Objectives: To assess the incidence and severity of head injuries to children sustained by a blow from a golf club or ball and to highlight the potential for significant injury. An increase in public awareness of these risks might result in a reduction in morbidity.
Methods: Over a period of seven months, all children aged 3–13 years, attending the accident and emergency department with a head injury sustained from a golf club or ball had their case notes reviewed by the author.
Results: Thirty seven children, 78% of whom were boys, were identified as having sustained such a head injury, commonly during the school holiday months. Thirty three of the injuries were caused by golf clubs, the other four by a golf ball. Half of the injuries were to the frontal area. Twenty five children (68%) had skull radiographs but only one was positive—one child sustaining a compound depressed fracture of the frontal area. One child required cleaning and suturing of a wound under a general anaesthetic. A known epileptic child had a fit immediately after being hit on the head by a golf ball. Twenty two (60%) sustained lacerations that were repaired with steristrips or glue. Twelve had haematomas, seven complained of dizziness/drowsiness, and two had nausea/vomiting.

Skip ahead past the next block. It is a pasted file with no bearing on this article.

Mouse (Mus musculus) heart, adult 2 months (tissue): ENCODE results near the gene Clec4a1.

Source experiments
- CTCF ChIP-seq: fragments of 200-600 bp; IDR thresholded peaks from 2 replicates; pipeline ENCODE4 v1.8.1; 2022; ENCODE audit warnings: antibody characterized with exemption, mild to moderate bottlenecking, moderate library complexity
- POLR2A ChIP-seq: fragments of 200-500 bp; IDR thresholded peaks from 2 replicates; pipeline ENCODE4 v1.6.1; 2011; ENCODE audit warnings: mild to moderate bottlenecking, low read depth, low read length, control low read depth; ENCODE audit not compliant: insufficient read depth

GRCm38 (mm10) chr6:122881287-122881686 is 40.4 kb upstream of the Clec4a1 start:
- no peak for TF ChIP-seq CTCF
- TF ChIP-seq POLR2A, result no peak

Conclusions: Other authors have reported fatal head injuries, and it would seem that parents are unaware of the risks of serious and permanent head injury, with the potential for death, attributable to blows to the head from golf clubs and balls. The need for early tuition in the safety aspects of the game cannot be underestimated and parent and player education strategies are suggested as the main means of reducing injuries in this popular sport.
- head injuries
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